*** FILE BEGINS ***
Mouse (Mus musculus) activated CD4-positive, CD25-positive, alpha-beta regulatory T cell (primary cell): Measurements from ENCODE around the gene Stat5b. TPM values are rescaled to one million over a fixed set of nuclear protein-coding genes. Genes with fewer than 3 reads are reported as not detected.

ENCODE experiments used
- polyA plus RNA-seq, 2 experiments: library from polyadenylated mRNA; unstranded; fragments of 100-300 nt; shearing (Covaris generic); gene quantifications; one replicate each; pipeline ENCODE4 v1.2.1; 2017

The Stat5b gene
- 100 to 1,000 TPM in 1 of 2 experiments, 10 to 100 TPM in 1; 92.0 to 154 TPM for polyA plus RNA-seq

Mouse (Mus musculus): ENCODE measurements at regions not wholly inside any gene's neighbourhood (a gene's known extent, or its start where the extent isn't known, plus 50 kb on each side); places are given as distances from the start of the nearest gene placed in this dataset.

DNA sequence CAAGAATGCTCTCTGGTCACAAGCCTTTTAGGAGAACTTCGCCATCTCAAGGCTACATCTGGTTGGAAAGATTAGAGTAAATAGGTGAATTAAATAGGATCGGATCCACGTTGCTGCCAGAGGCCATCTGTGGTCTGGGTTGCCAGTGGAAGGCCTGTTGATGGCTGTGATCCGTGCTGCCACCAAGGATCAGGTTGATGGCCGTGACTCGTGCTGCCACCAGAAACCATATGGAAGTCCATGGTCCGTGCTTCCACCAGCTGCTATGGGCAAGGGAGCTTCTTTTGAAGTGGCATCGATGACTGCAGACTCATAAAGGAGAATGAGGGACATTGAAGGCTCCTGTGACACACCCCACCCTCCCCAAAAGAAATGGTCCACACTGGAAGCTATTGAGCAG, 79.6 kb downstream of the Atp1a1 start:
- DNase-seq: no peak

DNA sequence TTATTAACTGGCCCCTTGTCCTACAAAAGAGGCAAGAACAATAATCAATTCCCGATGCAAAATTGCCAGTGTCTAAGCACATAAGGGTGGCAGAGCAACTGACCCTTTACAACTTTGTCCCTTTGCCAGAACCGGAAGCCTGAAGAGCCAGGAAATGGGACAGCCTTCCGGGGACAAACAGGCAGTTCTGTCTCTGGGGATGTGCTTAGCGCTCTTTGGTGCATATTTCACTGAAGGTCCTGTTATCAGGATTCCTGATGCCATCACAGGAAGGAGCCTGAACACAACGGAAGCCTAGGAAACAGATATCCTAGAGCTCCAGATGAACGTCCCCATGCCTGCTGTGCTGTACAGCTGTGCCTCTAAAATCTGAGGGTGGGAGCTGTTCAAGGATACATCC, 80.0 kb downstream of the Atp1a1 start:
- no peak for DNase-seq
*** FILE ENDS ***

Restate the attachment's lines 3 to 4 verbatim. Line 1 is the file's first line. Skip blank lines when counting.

- polyA plus RNA-seq, 2 experiments: library from polyadenylated mRNA; unstranded; fragments of 100-300 nt; shearing (Covaris generic); gene quantifications; one replicate each; pipeline ENCODE4 v1.2.1; 2017

The Stat5b gene